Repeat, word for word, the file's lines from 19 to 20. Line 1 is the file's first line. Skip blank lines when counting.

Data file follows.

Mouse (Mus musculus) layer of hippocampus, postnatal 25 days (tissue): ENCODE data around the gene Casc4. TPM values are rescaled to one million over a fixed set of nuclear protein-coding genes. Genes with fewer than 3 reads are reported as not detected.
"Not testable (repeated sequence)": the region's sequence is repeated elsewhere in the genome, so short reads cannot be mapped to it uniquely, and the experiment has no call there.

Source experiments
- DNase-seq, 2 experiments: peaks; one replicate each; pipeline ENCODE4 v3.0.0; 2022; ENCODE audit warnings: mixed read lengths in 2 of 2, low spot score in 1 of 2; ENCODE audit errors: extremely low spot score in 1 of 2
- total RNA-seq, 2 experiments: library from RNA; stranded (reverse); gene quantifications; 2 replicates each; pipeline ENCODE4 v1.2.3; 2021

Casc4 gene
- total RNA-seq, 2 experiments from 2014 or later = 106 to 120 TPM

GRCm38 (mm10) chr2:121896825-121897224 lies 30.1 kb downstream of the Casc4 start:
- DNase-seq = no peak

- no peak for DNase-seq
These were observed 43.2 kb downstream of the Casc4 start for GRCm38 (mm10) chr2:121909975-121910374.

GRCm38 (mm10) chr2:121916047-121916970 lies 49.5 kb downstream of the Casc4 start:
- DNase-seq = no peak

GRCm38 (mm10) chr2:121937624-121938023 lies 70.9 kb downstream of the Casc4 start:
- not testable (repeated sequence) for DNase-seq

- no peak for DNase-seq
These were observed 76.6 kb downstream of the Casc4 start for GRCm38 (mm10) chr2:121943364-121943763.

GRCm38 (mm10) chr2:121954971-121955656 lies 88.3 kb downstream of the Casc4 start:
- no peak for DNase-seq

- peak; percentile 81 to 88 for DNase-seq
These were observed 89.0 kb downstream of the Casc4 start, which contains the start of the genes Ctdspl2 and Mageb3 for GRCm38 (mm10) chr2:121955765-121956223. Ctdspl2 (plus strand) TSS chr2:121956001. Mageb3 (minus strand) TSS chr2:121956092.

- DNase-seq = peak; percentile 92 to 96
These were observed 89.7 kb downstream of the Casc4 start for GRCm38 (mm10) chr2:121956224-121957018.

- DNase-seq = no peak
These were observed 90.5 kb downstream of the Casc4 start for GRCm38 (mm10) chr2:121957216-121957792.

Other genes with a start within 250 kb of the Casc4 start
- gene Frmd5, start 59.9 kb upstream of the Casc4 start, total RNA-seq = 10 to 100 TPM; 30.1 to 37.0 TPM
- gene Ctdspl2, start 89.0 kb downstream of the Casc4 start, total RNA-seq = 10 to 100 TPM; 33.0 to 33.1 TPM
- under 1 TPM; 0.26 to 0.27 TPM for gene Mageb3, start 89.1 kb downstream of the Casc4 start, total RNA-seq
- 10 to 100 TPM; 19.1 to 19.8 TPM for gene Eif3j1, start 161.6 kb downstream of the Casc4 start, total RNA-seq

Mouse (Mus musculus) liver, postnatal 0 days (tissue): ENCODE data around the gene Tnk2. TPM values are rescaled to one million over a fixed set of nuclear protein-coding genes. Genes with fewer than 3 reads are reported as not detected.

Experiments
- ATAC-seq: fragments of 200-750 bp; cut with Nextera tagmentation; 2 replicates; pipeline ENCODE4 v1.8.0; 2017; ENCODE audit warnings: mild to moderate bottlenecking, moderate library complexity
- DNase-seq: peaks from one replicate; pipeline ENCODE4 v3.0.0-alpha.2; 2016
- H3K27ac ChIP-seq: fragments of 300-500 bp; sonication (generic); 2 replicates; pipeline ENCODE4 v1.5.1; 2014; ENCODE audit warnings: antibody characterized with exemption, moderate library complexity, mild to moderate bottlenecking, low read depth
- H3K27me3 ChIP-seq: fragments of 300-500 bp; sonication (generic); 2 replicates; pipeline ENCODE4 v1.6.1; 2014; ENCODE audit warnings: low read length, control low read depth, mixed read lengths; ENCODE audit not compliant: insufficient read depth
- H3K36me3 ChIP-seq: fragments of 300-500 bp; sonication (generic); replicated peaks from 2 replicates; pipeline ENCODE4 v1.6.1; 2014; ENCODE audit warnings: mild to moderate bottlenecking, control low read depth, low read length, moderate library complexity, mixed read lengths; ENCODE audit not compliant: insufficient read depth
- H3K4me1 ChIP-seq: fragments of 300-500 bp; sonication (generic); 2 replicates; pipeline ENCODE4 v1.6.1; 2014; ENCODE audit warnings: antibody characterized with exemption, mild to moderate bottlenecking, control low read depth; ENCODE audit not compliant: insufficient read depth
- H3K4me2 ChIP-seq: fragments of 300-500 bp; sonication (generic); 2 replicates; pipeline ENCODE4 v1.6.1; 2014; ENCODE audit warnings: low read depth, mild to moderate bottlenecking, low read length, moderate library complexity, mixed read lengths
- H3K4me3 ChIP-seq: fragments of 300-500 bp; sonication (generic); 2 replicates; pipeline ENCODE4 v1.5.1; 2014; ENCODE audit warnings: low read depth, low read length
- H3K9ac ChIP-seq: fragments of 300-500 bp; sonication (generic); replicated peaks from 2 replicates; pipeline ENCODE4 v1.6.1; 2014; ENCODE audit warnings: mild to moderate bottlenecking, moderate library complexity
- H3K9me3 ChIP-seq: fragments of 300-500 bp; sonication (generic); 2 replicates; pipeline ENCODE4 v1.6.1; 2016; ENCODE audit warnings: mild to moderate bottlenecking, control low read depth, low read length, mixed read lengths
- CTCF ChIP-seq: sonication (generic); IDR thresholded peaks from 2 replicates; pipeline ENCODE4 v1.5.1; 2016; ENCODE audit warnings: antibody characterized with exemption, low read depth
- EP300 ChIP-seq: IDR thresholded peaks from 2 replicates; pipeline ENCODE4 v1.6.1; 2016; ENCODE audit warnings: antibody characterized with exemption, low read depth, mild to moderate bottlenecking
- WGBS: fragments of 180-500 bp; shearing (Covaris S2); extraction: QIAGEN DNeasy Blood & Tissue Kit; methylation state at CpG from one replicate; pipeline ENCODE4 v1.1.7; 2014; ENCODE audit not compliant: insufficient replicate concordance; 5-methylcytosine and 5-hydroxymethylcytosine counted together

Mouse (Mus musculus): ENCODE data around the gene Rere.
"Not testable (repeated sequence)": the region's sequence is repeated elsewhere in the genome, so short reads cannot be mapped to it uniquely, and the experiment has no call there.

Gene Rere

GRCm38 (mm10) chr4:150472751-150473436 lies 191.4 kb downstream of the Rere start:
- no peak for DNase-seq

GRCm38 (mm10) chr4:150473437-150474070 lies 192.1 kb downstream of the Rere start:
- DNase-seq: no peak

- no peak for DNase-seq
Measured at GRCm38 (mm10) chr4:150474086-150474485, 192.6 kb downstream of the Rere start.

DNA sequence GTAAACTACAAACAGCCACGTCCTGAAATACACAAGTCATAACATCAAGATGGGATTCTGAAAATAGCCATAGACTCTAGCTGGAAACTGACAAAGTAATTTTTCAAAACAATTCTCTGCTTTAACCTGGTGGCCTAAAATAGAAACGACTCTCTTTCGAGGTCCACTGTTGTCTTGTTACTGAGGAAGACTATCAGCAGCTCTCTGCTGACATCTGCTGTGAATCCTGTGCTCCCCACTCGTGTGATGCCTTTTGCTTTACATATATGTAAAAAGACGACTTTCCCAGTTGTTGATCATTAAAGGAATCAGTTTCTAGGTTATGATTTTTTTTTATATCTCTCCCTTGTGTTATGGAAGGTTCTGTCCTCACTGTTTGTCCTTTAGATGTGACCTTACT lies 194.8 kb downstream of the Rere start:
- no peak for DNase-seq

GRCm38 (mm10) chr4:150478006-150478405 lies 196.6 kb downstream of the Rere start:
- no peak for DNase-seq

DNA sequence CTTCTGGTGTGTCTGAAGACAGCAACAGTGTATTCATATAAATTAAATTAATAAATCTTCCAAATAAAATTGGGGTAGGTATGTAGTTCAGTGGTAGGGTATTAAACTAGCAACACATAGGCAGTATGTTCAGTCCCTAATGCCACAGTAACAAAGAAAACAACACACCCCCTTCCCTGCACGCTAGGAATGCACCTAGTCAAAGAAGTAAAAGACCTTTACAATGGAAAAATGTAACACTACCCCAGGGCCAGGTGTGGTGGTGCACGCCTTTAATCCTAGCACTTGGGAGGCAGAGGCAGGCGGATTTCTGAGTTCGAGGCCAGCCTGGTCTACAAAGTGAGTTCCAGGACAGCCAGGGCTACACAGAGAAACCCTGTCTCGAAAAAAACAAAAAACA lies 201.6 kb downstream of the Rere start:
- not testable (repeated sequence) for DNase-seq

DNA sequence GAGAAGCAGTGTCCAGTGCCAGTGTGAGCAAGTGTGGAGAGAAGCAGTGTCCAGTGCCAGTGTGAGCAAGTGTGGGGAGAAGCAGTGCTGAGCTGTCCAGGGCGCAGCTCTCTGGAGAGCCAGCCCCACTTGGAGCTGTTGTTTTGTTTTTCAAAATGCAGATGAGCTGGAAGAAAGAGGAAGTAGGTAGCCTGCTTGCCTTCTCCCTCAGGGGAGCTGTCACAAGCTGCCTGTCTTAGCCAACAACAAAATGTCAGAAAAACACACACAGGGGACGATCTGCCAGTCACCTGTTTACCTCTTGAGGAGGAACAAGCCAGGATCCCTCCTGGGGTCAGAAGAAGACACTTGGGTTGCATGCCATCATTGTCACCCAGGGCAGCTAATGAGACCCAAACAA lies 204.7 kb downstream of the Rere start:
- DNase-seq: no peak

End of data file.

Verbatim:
- no peak for DNase-seq

- peak; percentile 81 to 88 for DNase-seq